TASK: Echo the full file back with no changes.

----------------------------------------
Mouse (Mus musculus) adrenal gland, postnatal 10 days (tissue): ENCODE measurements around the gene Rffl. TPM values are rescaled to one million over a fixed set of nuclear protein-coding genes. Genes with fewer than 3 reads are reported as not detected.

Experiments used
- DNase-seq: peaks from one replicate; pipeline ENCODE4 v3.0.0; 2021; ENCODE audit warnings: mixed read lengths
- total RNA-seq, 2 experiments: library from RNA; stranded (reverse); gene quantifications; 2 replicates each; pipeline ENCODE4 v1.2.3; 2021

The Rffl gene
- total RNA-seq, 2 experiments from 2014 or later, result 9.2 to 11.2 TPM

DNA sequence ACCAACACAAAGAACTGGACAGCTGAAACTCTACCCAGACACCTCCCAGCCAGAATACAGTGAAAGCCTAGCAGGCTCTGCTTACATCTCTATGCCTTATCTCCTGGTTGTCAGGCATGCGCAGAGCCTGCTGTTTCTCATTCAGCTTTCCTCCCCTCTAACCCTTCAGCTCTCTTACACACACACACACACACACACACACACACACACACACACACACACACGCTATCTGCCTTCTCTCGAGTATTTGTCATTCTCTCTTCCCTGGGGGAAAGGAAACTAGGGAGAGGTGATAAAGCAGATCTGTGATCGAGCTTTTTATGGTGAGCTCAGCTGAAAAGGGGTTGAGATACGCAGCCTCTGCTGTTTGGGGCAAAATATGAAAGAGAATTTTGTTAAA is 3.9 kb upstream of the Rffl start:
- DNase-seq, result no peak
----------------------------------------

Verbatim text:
Mouse (Mus musculus) adrenal gland, postnatal 10 days (tissue): ENCODE measurements around the gene Rffl. TPM values are rescaled to one million over a fixed set of nuclear protein-coding genes. Genes with fewer than 3 reads are reported as not detected.

Experiments used
- DNase-seq: peaks from one replicate; pipeline ENCODE4 v3.0.0; 2021; ENCODE audit warnings: mixed read lengths
- total RNA-seq, 2 experiments: library from RNA; stranded (reverse); gene quantifications; 2 replicates each; pipeline ENCODE4 v1.2.3; 2021

The Rffl gene
- total RNA-seq, 2 experiments from 2014 or later, result 9.2 to 11.2 TPM

DNA sequence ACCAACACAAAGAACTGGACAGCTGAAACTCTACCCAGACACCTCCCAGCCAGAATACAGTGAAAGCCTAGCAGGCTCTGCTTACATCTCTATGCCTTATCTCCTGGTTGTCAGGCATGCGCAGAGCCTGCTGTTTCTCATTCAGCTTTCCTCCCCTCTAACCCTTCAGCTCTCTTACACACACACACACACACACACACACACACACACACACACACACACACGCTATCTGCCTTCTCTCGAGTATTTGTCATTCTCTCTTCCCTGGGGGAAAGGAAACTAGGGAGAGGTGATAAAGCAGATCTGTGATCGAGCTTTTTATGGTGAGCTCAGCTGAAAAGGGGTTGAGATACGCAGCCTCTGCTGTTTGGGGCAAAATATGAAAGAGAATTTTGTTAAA is 3.9 kb upstream of the Rffl start:
- DNase-seq, result no peak